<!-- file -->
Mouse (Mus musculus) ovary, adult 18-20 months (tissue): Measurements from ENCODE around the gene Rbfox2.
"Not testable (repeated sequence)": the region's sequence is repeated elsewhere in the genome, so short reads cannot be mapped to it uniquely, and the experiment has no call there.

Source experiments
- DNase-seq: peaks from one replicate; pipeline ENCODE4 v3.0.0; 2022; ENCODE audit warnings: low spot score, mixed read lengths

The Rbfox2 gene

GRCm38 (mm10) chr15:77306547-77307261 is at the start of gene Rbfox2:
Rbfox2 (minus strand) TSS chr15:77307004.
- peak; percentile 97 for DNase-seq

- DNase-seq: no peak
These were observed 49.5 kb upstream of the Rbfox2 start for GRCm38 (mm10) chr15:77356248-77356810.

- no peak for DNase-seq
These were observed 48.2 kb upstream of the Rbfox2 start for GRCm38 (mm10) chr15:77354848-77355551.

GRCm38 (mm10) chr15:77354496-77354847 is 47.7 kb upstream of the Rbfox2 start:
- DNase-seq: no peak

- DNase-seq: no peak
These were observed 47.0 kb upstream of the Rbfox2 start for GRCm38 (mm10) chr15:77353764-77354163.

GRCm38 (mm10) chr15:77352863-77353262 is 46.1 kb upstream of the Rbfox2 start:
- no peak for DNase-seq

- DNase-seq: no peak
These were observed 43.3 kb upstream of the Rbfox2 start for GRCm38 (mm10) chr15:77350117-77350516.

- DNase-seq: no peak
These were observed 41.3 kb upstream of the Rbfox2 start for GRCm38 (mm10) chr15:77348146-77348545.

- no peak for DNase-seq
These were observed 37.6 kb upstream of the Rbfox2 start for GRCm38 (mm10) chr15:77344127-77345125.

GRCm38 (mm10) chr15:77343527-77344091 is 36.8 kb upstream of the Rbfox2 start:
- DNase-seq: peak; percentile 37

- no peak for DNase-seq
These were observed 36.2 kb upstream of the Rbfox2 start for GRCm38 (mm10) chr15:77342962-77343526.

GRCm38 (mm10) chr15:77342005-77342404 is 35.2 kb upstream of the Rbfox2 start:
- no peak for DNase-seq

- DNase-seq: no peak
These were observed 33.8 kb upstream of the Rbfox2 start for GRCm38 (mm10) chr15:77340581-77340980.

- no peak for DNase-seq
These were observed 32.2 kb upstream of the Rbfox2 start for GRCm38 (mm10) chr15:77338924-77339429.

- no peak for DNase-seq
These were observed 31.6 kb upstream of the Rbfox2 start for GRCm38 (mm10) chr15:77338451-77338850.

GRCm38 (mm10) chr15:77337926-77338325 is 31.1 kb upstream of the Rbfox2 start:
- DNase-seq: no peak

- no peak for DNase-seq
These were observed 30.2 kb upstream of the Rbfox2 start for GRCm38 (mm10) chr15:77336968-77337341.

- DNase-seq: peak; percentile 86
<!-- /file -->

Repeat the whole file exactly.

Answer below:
Mouse (Mus musculus) ovary, adult 18-20 months (tissue): Measurements from ENCODE around the gene Rbfox2.
"Not testable (repeated sequence)": the region's sequence is repeated elsewhere in the genome, so short reads cannot be mapped to it uniquely, and the experiment has no call there.

Source experiments
- DNase-seq: peaks from one replicate; pipeline ENCODE4 v3.0.0; 2022; ENCODE audit warnings: low spot score, mixed read lengths

The Rbfox2 gene

GRCm38 (mm10) chr15:77306547-77307261 is at the start of gene Rbfox2:
Rbfox2 (minus strand) TSS chr15:77307004.
- peak; percentile 97 for DNase-seq

- DNase-seq: no peak
These were observed 49.5 kb upstream of the Rbfox2 start for GRCm38 (mm10) chr15:77356248-77356810.

- no peak for DNase-seq
These were observed 48.2 kb upstream of the Rbfox2 start for GRCm38 (mm10) chr15:77354848-77355551.

GRCm38 (mm10) chr15:77354496-77354847 is 47.7 kb upstream of the Rbfox2 start:
- DNase-seq: no peak

- DNase-seq: no peak
These were observed 47.0 kb upstream of the Rbfox2 start for GRCm38 (mm10) chr15:77353764-77354163.

GRCm38 (mm10) chr15:77352863-77353262 is 46.1 kb upstream of the Rbfox2 start:
- no peak for DNase-seq

- DNase-seq: no peak
These were observed 43.3 kb upstream of the Rbfox2 start for GRCm38 (mm10) chr15:77350117-77350516.

- DNase-seq: no peak
These were observed 41.3 kb upstream of the Rbfox2 start for GRCm38 (mm10) chr15:77348146-77348545.

- no peak for DNase-seq
These were observed 37.6 kb upstream of the Rbfox2 start for GRCm38 (mm10) chr15:77344127-77345125.

GRCm38 (mm10) chr15:77343527-77344091 is 36.8 kb upstream of the Rbfox2 start:
- DNase-seq: peak; percentile 37

- no peak for DNase-seq
These were observed 36.2 kb upstream of the Rbfox2 start for GRCm38 (mm10) chr15:77342962-77343526.

GRCm38 (mm10) chr15:77342005-77342404 is 35.2 kb upstream of the Rbfox2 start:
- no peak for DNase-seq

- DNase-seq: no peak
These were observed 33.8 kb upstream of the Rbfox2 start for GRCm38 (mm10) chr15:77340581-77340980.

- no peak for DNase-seq
These were observed 32.2 kb upstream of the Rbfox2 start for GRCm38 (mm10) chr15:77338924-77339429.

- no peak for DNase-seq
These were observed 31.6 kb upstream of the Rbfox2 start for GRCm38 (mm10) chr15:77338451-77338850.

GRCm38 (mm10) chr15:77337926-77338325 is 31.1 kb upstream of the Rbfox2 start:
- DNase-seq: no peak

- no peak for DNase-seq
These were observed 30.2 kb upstream of the Rbfox2 start for GRCm38 (mm10) chr15:77336968-77337341.

- DNase-seq: peak; percentile 86